Anyone who has ever lived in a tourist resort will admit to a kind of snobbery. You will frequently hear, “That’s just for the tourists”, or bl**dy tourists (this, usually when driving) or some such.
I come from a tourist resort in England, Blackpool, but you wouldn’t believe how many people said, “Where? Tenerife?” with wrinkled noses when we said that we were immigrating to the islands. I had an easy reply, “So, the worst it can be is Blackpool with 360 days of sunshine per year???” That kind of shut them up. Most of them would die for the sort of tan I now consider normal anyway.
The thing with English tourist resorts was that the season was limited. In the days before hen and stag weekends, the months between September and July were “dead”. OK, Blackpool has a longer season than most because of the Illuminations but that used to bring business mainly on the weekends. The Winter months were blissfully peaceful, Blackpool landladies took off for warmer shores until at least Christmas, walking on the “Prom” was a pleasure (so long as you could stand upright against the gales), and you could always find somewhere to park. We knew that passing strangers were “one of us”, and there was a sense of community. Near the beginning of a new season you could definitely feel something in the air. When you went into town you had to walk around ladders, paintbrushes, cabling and the other paraphenalia essential for renovationing and decorating. Everywhere was being spruced up ready for the Summer onslaught. Easter was a kind of trial run, and then the work really began.
Once the Season began you avoided the town center or Promenade if you could. The last thing you wanted to be was mistaken for one of those nasty tourists shivering in the shorts they had to wear because it was August, even if there was a stiff nor’wester blowing! And as for those Sunday drivers, or finding somewhere to park – forget it!
I was reminded of this today twice. First, there was a very confused tourist holding up traffic. Now, because of my background I’ve been used to that from the beginning of being here. Hated it on my home turf, but here I kind of feel sorry for them, afterall, they are driving on the “wrong” side of the road if they are Brits, with roadsigns they don’t understand, as well as being in a strange place. So the taxi driving up his “backside” was just being a pain, and wasn’t helping anyone.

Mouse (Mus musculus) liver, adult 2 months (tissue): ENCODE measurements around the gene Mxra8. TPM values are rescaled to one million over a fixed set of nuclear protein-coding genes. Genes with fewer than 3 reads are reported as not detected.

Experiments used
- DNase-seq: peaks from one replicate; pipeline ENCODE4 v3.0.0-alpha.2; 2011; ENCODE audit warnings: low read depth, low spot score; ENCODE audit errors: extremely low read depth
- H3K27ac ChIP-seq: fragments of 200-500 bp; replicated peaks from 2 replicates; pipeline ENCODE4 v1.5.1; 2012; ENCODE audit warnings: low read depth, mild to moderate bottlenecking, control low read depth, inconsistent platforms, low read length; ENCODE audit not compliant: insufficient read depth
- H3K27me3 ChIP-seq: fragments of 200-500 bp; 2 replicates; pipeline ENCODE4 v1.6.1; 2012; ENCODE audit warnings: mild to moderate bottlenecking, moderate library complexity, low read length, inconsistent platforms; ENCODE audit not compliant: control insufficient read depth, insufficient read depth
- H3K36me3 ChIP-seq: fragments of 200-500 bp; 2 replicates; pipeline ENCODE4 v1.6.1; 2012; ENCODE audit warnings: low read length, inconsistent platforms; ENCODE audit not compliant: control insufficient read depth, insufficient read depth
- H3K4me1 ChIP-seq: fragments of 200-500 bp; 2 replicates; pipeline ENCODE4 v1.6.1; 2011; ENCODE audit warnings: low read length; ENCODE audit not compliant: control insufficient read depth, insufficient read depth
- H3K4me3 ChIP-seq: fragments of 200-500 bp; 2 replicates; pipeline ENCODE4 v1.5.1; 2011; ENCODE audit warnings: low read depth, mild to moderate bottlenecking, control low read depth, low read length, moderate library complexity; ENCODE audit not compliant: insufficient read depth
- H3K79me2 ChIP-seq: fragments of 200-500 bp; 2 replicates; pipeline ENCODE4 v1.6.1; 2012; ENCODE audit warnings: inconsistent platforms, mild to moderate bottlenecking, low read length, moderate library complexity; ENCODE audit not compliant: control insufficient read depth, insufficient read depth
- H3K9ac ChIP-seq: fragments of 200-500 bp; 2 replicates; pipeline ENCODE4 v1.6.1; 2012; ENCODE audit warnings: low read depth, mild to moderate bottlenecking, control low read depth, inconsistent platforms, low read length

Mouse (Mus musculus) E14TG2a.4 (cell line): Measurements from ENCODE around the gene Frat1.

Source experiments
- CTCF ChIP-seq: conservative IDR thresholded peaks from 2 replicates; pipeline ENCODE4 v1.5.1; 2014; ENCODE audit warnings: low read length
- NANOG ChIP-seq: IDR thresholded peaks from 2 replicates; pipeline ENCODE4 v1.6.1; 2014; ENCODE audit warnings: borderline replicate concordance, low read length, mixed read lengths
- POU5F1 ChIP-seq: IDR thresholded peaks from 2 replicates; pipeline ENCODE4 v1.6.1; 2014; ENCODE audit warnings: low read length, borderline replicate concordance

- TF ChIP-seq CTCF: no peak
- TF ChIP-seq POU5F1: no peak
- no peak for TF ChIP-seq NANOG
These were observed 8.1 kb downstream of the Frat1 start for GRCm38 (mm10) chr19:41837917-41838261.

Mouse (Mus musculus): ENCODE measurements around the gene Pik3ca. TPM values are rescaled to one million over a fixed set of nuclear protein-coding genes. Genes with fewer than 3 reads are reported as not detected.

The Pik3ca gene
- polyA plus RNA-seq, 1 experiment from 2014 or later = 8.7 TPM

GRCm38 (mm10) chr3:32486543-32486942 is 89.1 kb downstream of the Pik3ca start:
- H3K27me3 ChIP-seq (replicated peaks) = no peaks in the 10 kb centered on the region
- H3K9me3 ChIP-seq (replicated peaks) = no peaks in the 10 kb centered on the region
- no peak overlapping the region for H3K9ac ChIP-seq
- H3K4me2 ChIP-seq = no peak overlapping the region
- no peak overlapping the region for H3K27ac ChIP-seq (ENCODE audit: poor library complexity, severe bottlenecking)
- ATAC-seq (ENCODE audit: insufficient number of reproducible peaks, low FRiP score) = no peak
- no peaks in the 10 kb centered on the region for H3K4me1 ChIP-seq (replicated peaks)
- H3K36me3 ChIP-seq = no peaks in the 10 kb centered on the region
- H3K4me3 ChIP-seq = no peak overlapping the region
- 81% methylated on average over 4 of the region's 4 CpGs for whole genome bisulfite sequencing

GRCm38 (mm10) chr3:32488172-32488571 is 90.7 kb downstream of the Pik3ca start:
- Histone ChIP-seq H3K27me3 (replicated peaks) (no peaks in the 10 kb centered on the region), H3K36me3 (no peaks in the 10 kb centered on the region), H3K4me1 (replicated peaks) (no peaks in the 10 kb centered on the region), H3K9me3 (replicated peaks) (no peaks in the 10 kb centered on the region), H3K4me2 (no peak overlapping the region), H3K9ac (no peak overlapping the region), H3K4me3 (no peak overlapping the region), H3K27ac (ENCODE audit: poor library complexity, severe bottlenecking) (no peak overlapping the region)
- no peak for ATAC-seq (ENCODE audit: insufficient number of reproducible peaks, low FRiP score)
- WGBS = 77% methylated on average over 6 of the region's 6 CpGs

Secondly, I brought a lot of that being dismissive of tourists her with me when I immigrated. For years I have actively avoided the principal tourist resort Playa de las Americas. In the beginning it was unavoidable, being the only place to find certain shops and offices, but progress, growth and prosperity have brought services and facilities to almost every town and village now, and Playa de las Americas is just a tourist resort.
In my mind it was rather tatty and very down market, so I was really surprised today, when I had to go there, to find it all prettified and smart. A huge chunk of the middle of the town has been semi-pedestrianized, trees and shrubs have been planted, shop fronts smartened up, benches have been dotted around. Cafés and bars which used to have bog-standard plastic tables and chairs now boast tropical-style rattan and wood. The potholes have been mended, and in general everything sparkled. I have to say that now I wouldn’t at all object to taking guests there, so long as they accept it for what it is – a purpose-built holiday town.
Sometimes that’s what you need or want, I guess, sunshine, sea and somewhere pleasant to sit and chill. I’m not sure just how much one could chill in high season, but this morning it was very pleasant, and I could, actually, appreciate the attraction it might hold for some. It would be a million miles from my first choice of somewhere to vacation, but I don’t feel as if I have to be ashamed of it so much any more.